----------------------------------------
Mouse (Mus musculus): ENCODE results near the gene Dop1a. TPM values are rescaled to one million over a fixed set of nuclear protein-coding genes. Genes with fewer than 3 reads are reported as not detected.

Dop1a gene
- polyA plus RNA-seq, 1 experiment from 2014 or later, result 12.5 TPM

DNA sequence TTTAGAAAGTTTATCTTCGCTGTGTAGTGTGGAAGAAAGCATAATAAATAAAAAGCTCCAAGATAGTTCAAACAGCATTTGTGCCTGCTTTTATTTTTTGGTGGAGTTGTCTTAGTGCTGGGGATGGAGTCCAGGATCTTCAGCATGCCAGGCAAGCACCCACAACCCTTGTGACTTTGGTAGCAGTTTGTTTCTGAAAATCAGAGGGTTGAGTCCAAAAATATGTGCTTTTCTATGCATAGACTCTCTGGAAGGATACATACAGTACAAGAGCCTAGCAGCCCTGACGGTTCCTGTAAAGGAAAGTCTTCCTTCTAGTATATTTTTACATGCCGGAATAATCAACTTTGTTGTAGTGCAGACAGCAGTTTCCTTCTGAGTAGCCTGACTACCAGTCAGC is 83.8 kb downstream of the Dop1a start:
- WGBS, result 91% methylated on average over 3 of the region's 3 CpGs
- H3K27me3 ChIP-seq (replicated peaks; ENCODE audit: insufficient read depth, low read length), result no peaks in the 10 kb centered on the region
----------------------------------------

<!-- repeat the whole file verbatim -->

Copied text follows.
Mouse (Mus musculus): ENCODE results near the gene Dop1a. TPM values are rescaled to one million over a fixed set of nuclear protein-coding genes. Genes with fewer than 3 reads are reported as not detected.

Dop1a gene
- polyA plus RNA-seq, 1 experiment from 2014 or later, result 12.5 TPM

DNA sequence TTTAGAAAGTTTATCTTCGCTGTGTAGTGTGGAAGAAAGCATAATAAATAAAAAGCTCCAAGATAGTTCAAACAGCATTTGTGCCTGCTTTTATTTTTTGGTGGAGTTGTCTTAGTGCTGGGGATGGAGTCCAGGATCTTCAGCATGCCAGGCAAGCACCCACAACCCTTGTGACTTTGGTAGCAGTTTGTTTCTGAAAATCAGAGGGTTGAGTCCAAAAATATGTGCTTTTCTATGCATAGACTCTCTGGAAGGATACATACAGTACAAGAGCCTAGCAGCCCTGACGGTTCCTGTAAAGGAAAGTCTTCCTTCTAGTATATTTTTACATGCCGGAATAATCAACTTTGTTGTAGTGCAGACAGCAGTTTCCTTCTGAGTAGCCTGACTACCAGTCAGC is 83.8 kb downstream of the Dop1a start:
- WGBS, result 91% methylated on average over 3 of the region's 3 CpGs
- H3K27me3 ChIP-seq (replicated peaks; ENCODE audit: insufficient read depth, low read length), result no peaks in the 10 kb centered on the region